United States District Court, S.D. California
CHRISTOPHER D. WARSAW, Petitioner,
MARCUS POLLARD, Warden, Respondent.
ORDER: (1) DENYING REQUEST TO PROCEED IN FORMA
PAUPERIS AS MOOT AND (2) DISMISSING FIRST AMENDED PETITION
CATHY ANN BENCIVENGO UNITED STATES DISTRICT JUDGE
August 7, 2019, Petitioner, proceeding pro se, submitted a
Petition for Writ of Habeas Corpus pursuant to 28 U.S.C.
§ 2254, along with a request to proceed in forma
pauperis. (See ECF Nos. 1 & 2.) On September 4,
2019, Petitioner paid the requisite filing fee. (See
ECF No. 3.) In its September 6, 2019 Order, the Court denied
Petitioner's request to proceed in forma pauperis as moot
and dismissed the case without prejudice because Petitioner
failed to state a cognizable claim. Petitioner was instructed
that to have this case reopened he had to file a First
Amended Petition no later than November 12, 2019. On October
28, 2019, Petitioner filed a First Amended Petition (ECF No.
13) pursuant to this Court's Order, along with another
request to proceed in forma pauperis. (ECF No. 14.)
TO PROCEED IN FORMA PAUPERIS
noted above, Petitioner submitted the $5.00 filing fee on
September 4, 2019. (ECF No. 3.) Because Petitioner has paid
the filing fee, the Court DENIES
Petitioner's application to proceed in forma pauperis as
TO ALLEGE EXHAUSTION OF STATE JUDICIAL REMEDIES
First Amended Petition must be dismissed because Petitioner
has failed to allege exhaustion of state judicial remedies.
Habeas petitioners who wish to challenge either their state
court conviction or the length of their confinement in state
prison, must first exhaust state judicial remedies. 28 U.S.C.
§ 2254(b), (c); Granberry v. Greer, 481 U.S.
129, 133-34 (1987). To exhaust state judicial remedies, a
California state prisoner must present the California Supreme
Court with a fair opportunity to rule on the merits of every
issue raised in his or her federal habeas petition. 28 U.S.C.
§ 2254(b), (c); Granberry, 481 U.S. at 133-34.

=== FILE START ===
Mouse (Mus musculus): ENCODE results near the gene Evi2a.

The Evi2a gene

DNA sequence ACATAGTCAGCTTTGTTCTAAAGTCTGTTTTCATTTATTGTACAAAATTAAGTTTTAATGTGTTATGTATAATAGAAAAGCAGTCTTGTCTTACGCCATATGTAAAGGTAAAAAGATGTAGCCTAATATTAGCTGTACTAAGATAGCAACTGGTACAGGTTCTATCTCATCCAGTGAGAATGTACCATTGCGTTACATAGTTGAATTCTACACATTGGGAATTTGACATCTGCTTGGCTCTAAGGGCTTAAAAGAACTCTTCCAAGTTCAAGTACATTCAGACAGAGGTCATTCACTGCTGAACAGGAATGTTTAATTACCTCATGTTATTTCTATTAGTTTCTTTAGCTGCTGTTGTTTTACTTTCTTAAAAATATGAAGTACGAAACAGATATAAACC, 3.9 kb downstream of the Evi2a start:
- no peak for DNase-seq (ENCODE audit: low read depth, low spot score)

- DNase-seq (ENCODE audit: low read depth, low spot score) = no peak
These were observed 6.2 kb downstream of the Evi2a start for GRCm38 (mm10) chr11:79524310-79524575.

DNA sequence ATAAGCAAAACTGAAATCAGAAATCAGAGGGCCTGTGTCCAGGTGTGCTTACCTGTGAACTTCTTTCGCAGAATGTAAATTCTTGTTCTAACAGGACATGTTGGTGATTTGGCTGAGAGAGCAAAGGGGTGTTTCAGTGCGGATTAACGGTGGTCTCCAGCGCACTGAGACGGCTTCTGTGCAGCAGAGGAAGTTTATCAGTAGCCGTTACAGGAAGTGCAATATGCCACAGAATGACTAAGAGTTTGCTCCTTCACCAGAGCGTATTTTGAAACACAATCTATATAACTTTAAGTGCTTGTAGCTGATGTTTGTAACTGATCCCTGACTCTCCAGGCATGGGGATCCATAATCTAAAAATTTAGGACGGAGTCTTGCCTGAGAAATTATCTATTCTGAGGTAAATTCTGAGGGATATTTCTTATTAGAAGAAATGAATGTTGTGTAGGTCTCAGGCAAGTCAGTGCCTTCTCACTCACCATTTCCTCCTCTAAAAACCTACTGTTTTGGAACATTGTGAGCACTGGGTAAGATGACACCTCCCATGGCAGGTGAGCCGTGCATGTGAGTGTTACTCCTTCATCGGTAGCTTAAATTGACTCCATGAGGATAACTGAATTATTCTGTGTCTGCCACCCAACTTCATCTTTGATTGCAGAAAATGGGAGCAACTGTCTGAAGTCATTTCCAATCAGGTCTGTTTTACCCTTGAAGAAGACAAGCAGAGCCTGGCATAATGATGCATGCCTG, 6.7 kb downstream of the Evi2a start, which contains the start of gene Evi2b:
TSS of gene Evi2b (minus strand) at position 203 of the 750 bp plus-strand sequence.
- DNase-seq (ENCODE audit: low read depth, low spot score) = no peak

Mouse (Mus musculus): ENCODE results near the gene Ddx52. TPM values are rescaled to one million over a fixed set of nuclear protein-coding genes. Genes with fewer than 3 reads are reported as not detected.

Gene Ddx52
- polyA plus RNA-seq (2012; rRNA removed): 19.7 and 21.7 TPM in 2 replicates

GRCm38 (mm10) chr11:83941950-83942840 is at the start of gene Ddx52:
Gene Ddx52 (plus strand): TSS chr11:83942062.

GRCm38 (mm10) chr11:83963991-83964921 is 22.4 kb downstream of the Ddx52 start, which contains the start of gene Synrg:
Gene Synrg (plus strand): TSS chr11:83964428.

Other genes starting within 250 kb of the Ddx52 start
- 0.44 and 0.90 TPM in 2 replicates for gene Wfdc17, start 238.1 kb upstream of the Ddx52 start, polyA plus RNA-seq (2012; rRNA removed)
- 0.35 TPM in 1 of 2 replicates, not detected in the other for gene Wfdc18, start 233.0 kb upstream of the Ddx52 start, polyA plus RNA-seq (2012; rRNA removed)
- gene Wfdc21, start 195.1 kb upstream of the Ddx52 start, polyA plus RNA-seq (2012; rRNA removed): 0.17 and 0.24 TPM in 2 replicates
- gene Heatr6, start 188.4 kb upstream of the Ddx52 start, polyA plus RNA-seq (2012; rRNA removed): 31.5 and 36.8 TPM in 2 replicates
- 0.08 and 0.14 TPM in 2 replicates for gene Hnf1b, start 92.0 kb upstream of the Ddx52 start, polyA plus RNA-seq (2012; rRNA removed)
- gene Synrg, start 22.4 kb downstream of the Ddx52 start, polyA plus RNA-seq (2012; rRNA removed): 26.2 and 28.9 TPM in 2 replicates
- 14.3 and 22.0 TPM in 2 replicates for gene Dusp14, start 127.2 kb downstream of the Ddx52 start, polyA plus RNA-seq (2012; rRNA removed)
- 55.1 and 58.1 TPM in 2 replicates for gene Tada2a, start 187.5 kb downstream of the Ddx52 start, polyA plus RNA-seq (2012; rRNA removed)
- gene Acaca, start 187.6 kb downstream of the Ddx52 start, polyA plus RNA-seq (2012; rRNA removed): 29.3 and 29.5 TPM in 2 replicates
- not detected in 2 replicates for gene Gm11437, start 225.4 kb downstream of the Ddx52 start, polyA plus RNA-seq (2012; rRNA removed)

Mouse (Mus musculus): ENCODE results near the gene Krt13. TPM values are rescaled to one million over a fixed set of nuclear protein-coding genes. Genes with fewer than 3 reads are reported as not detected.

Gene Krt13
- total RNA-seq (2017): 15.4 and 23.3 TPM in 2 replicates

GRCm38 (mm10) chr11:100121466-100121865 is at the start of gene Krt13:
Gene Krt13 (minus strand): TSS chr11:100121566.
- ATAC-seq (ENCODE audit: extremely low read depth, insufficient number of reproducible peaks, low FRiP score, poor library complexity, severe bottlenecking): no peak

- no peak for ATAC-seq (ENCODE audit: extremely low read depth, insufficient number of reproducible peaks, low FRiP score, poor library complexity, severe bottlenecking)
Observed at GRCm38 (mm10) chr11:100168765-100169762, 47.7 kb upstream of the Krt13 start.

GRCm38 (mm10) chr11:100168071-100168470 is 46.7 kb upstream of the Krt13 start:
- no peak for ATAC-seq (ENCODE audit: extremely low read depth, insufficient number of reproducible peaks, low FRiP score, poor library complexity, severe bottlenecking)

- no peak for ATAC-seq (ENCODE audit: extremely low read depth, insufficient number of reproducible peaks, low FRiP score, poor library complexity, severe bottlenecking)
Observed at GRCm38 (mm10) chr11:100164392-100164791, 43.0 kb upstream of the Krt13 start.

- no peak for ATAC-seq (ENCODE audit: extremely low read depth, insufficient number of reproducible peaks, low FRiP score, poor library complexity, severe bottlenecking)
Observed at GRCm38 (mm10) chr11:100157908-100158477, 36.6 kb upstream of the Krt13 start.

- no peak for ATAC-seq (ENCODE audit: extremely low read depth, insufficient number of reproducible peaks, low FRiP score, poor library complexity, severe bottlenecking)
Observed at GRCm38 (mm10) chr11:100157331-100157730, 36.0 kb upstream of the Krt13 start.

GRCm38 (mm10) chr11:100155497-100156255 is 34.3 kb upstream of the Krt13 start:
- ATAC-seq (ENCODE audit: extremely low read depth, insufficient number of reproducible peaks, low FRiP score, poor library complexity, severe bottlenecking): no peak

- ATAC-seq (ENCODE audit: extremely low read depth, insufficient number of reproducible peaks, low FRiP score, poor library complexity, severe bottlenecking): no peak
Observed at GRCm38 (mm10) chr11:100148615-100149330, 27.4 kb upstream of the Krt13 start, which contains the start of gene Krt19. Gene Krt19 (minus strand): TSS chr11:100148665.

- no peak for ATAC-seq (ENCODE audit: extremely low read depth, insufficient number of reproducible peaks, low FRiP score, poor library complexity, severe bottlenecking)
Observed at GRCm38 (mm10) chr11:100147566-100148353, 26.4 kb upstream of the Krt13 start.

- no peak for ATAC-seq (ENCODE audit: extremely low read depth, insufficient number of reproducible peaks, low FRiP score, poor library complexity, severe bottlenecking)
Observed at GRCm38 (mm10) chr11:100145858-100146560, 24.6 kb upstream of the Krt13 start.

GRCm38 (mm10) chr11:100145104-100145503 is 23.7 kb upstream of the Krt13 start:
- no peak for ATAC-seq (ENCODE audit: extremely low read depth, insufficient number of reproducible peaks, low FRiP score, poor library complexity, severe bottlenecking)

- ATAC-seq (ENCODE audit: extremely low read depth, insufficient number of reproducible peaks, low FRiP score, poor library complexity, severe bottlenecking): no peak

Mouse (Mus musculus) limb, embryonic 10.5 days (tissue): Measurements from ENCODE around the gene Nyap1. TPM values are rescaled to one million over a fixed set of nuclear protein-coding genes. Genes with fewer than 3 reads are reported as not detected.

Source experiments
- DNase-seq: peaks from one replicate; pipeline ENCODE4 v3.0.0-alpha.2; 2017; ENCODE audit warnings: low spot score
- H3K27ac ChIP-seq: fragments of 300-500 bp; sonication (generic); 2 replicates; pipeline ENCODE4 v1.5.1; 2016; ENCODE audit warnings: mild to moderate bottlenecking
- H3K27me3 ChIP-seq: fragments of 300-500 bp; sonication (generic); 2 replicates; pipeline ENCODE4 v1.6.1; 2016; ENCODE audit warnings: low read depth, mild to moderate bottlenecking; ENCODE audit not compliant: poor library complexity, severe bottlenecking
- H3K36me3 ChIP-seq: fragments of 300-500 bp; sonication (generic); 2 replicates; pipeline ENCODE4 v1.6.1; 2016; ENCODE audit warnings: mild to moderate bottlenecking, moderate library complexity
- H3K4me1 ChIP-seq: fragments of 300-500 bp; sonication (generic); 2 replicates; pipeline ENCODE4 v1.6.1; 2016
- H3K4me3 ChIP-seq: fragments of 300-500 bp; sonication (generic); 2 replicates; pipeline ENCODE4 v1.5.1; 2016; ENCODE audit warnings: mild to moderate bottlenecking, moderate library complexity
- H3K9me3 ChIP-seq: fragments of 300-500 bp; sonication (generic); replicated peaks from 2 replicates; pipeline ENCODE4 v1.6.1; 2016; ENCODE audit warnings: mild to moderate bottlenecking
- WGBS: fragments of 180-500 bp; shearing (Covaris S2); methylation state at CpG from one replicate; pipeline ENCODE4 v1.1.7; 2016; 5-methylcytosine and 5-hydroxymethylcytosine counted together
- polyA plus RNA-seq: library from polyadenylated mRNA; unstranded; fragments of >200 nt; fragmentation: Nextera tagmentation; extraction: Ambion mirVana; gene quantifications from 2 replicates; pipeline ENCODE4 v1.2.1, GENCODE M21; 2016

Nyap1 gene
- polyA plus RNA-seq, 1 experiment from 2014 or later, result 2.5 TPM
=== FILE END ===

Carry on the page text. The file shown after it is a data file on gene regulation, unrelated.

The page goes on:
to properly exhaust state court remedies a petitioner must
allege, in state court, how one or more of his or her federal
rights have been violated. The Supreme Court in Duncan v.
Henry, 513 U.S. 364 (1995) reasoned: “If state
courts are to be given the opportunity to correct alleged
violations of prisoners' federal rights, they must surely
be alerted to the fact that the prisoners are asserting
claims under the United States Constitution.”
Id. at 365-66 (emphasis added). For example,
“[i]f a habeas petitioner wishes to claim that an
evidentiary ruling at a state court trial denied him [or her]
the due process of law guaranteed by the Fourteenth
Amendment, he [or she] must say so, not only in federal
court, but in state court.” Id. at 366
on the Petition does Petitioner allege that he raised his
claims in the California Supreme Court. If Petitioner has
raised his claims in the California Supreme Court he must so
specify. “The burden of proving that a claim has been
exhausted lies with the petitioner.” Matthews v.
Evatt, 105 F.3d 907, 911 (4th Cir. 1997); see Breard
v. Pruett, 134 F.3d 615, 619 (4th Cir. 1998);
Lambert v. Blackwell, 134 F.3d 506, 513 (3d Cir.
1997); Oyler v. Allenbrand, 23 F.3d 292, 300 (10th
Cir. 1994); Rust v. Zent, 17 F.3d 155, 160 (6th Cir.
the Court cautions Petitioner that under the Antiterrorism
and Effective Death Penalty Act of 1996 (AEDPA) a one-year
period of limitation shall apply to a petition for a writ of
habeas corpus by a person in custody pursuant to the judgment
of a State court. The limitation period shall run from the
(A) the date on which the judgment became final by the
conclusion of direct review or the expiration of the time for
seeking such review;
(B) the date on which the impediment to filing an application
created by State action in violation of the Constitution or
laws of the United States is removed, if the applicant was
prevented from filing by such State action;
(C) the date on which the constitutional right asserted was
initially recognized by the Supreme Court, if the right has
been newly recognized by the Supreme Court and made
retroactively applicable to cases on collateral review; or
(D) the date on which the factual predicate of the claim or
claims presented could have been discovered through the